Stone Mountain is a unique geological granite mountain, forming a round bald of rock rising up south of the Atlanta skyline. The walk up trail takes hikers to the summit of Stone Mountain by means of a primarily open granite trail. For the most part, the trail is a very gradual up hill walk. At the end, though, it becomes much steeper, even requiring handrails at one point. The trail itself does not go near the “edge” of the mountain, but throughout the trail there are numerous places to look off the mountain for spectacular views. Ultimately, the payoff for the hike is the 360 degree view from the top of Stone Mountain.


Trailhead

First, those that don’t hike (you’re probably not reading this site), there is an option of taking a tram to the top of Stone Mountain. For those that enjoy the hike as much as the destination, the trailhead is tough to find once inside the park.The parking area for this is actually located at the Confederate Hall. Once there, the trail is marked with a yellow blaze painted occasionally along the rock. The trail was extremely busy on the Sunday I hiked, and I’m guessing it’s even busier on warm Saturdays.

Stone Mountain

The Trail

Stone Mountain

As the trail continues, it becomes slightly steep and drifts into a very light forest of pines. If one pays attention to the ground, there are numerous names carved into the rock. At first, I assumed these were vandals, and I was offended, but looking closely, I noticed something amazing. Some of these carvings had dates in the 1800’s. These carvings were made by visitors from over 100 years ago, and continued to be made throughout the time when Stone Mountain was used as a granite quarry.

Stone Mountain Stone Mountain

Approximately half way up the trail, a shelter sits in the middle of the trail. One of the best views along the actual trail is just to the left of the shelter. The mountain side is lined with a protective fence, here, but the views over the park are very nice. The fence can be followed for  a short distance where we saw three hawks soaring around. We also saw some wonderful wildflowers in this area.

Stone Mountain Stone Mountain

Stone Mountain Stone Mountain

Just past the shelter the trail begins the real climb to the top. The trees quickly begin to disappear, and the first dramatic views of Atlanta appear.

Shortly after the trees disappear, a very steep section of trail begins. This section actually contains hand rails up the mountain. The section is very short, maybe 50 feet, but the rails should be used (especially going down, we saw a girl slip and nearly fall down the entire length).

Stone Mountain Stone Mountain

After this, the trail briefly flattens out, before the final summit. The final summit becomes increasingly steep, and is probably the hardest part of the trail. It also happens to be the widest area as well, which provides several options for walking up. The less steep, but longer climb follows the white (service vehicle) line to the left.

Summit of Stone Mountain

Stone Mountain

Once on top of Stone Mountain, hikers can visit the visitor’s center on the far right corner. The center only has a few signs about the geology of the mountain, a concession stand, and the tram departs from there. Hikers can explore the perimeter of the mountain top along a chain link fence.

Stone MountainStone Mountain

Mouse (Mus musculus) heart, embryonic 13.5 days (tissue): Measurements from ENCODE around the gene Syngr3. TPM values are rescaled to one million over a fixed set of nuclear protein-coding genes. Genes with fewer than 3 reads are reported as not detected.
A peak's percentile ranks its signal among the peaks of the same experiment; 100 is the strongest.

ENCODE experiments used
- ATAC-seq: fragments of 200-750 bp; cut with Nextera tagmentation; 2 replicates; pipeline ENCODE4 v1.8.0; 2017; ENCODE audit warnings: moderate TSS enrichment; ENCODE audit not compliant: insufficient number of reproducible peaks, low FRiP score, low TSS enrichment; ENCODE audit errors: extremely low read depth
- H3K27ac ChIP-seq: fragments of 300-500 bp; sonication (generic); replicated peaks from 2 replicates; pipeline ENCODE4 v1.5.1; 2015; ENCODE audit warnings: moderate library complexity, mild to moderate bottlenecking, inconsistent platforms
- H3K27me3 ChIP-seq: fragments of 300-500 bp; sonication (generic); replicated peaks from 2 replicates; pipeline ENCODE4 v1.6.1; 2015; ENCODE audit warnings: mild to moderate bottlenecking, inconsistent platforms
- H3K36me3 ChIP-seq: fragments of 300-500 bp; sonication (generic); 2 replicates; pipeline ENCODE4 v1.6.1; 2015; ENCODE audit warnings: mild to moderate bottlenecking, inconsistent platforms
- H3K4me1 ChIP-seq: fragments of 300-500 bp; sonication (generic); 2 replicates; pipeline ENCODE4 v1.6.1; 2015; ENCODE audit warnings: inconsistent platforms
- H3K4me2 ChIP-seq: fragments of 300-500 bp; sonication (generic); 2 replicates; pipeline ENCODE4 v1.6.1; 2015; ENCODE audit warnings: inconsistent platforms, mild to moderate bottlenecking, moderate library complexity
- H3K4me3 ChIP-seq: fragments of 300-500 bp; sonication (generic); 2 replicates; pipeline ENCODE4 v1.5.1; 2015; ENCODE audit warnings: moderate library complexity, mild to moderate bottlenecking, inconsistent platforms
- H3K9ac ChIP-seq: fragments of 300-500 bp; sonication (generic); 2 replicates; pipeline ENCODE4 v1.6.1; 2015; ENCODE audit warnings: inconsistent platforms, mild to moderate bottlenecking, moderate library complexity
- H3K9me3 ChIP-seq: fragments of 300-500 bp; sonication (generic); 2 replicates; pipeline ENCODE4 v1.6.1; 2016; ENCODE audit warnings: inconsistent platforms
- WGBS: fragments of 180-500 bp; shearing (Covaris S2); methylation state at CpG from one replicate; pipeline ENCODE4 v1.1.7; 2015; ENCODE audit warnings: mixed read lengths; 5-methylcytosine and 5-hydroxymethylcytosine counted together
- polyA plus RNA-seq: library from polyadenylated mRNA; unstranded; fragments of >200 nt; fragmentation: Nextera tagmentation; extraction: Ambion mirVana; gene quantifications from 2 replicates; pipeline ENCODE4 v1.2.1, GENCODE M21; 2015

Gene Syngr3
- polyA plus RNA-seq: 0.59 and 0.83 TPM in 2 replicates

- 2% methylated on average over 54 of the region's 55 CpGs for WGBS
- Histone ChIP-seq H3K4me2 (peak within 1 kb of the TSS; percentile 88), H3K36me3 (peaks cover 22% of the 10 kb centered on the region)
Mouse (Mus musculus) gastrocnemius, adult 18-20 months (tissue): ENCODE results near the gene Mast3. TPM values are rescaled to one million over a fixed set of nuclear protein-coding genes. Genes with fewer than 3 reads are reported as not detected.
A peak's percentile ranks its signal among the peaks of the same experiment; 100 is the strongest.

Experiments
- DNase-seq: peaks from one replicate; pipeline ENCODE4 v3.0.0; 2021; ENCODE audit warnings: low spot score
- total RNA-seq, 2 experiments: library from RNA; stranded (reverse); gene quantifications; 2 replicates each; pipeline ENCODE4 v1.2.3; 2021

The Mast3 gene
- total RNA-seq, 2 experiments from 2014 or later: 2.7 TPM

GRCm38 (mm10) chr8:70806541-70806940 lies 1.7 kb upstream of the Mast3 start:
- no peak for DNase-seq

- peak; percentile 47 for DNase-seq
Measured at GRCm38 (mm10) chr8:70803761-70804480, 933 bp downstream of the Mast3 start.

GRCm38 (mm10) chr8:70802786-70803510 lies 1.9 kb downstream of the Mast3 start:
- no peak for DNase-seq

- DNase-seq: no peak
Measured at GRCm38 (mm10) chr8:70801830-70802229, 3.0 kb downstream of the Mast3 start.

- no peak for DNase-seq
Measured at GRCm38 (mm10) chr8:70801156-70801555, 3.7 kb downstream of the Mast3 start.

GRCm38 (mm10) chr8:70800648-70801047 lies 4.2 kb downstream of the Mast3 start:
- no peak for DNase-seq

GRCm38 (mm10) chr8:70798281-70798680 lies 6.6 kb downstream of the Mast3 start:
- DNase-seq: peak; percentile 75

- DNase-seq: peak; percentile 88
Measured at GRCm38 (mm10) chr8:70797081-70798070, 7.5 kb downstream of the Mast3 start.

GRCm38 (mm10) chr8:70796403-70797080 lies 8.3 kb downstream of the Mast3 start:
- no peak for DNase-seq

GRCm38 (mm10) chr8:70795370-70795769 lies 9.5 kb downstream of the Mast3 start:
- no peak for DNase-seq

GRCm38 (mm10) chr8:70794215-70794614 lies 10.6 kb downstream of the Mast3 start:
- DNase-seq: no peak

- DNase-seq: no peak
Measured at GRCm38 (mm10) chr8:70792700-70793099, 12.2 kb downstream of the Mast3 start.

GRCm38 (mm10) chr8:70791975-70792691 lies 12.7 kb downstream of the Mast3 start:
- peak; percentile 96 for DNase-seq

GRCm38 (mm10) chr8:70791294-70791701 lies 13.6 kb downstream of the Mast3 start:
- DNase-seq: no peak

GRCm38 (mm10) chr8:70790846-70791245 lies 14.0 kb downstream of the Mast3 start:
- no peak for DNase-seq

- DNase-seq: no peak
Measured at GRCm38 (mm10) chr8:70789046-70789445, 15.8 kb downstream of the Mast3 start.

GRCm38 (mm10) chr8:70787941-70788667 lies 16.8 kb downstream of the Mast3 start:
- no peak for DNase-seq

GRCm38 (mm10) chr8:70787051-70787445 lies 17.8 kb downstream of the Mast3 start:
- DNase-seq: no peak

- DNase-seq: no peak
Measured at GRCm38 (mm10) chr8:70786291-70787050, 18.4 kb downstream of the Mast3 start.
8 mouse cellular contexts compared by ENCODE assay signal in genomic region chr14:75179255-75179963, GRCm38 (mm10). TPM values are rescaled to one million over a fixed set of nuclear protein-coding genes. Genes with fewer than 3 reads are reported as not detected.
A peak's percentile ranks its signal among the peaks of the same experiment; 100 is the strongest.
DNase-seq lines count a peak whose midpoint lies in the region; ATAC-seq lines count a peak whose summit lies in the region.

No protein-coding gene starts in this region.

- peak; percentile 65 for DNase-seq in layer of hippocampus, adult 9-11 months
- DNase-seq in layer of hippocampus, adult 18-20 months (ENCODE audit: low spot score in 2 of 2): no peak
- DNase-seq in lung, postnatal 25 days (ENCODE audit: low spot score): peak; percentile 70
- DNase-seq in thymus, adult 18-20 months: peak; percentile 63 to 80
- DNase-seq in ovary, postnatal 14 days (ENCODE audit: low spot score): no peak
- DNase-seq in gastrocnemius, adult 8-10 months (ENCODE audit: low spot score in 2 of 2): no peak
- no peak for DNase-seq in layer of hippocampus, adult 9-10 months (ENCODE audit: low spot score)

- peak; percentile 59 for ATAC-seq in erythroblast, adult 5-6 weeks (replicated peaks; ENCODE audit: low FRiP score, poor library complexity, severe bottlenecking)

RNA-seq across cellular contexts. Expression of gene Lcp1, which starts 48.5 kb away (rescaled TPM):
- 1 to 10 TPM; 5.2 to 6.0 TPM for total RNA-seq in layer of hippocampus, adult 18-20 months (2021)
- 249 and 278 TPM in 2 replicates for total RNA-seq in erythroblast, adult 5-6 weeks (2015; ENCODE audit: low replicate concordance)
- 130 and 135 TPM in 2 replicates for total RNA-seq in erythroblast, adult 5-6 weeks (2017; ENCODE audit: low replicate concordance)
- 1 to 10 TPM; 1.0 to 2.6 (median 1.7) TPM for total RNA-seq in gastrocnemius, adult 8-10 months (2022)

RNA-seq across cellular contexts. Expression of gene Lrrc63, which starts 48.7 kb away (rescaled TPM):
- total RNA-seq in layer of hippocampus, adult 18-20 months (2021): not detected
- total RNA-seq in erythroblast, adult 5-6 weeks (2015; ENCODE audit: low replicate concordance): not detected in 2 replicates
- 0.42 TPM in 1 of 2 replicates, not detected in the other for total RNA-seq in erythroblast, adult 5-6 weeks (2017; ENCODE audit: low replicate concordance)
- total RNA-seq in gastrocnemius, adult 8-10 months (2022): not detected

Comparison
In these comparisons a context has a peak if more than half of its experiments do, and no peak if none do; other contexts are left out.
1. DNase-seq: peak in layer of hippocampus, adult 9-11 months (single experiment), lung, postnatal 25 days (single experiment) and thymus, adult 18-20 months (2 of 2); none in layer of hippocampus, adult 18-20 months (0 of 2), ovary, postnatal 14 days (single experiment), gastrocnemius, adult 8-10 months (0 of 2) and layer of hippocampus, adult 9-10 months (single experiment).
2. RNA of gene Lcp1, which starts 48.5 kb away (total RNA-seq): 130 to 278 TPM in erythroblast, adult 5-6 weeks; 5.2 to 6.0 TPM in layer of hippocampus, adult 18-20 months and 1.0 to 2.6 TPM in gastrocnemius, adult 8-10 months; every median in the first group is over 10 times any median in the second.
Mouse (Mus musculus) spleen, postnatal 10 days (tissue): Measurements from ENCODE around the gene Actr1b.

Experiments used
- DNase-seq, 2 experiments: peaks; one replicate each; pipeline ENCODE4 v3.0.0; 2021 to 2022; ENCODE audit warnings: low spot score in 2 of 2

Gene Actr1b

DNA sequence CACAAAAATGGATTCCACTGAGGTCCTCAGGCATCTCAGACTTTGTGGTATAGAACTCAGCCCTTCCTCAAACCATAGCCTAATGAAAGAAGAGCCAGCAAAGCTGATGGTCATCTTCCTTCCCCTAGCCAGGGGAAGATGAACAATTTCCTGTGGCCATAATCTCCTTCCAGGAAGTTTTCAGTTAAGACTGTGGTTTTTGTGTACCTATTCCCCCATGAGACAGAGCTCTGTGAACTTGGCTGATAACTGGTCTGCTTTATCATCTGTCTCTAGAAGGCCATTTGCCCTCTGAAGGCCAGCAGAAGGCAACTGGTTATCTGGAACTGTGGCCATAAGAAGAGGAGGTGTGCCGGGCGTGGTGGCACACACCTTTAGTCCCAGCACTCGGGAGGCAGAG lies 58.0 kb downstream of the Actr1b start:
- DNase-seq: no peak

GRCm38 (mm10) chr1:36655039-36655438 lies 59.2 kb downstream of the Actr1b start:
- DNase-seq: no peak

If one looks behind them in the direction of the trail head, the Atlanta skyline, Buckhead, and Kennesaw Mountain can be seen in the distance. To the west, the airport towers can be seen on a clear day. To the south and east, one can see how geological different Georgia is. Mountains to the north, lowlands to the south. The view really is stunning.

Stone Mountain Stone Mountain

Take some time to take it all in. The return is the save route.

Notes:

If possible, plan to make this hike on a weekday. The crowds are pretty bad. Think lots of screaming kids, and rude groups with no hiking etiquette.

Stone Mountain is not a state park, it’s a privately owned amusement area.  It has restaurants, rides, and a fantastic laser on weekend nights (check the park’s web site for a schedule).

Stone Mountain

The park also contains a campground within the complex, as well as numerous other hiking trails, and a small lake.

Cost:

To access Stone Mountain Park, there is a $10 fee per vehicle. During some holidays it goes up even more.

Directions:

1. Take I-285 North from Atlanta.

2. Take Exit 39B on Hwy. 78 East.

3. Travel 7.7 Miles and take Exit 8.

4. Follow signs to the Stone Mountain Entrance.

2 Comments :, more...

Save Right Whales from Harmful Blasts

by JP on Apr.21, 2010, under Hiking Trails

http://www.environmentflorida.org/action/oceans/seismic-test-petition?id4=ES

As many of you know, the President has recently opened the possibility of more oil drilling on the East Coast. As part of that drilling, seismic blast tests are being allowed off the coast of Florida.

These blasts are deafening to numerous marine creatures, including whales and dolphins that use sound as a means of navigation.

One of these areas is off the coast of Florida and is the only location in the world where the North Atlantic Right Whale gives birth and nurses its children. When deafened, marine life often ends up beached and dying.

Click the link above to sign a petition telling this administration of your opposition to these blasts.

1 Comment more...

Epic Summer Roadtrip – Day 3 Continued

by JP on Apr.05, 2010, under Day 3

Kansas – The Center of the United States

Having left St. Joseph we began one of the most boring drives of the entire trip. The drive through northern Kansas and southern Nebraska was little more than a long rolling hill of two lane highway, broken up by three  roadside oddities.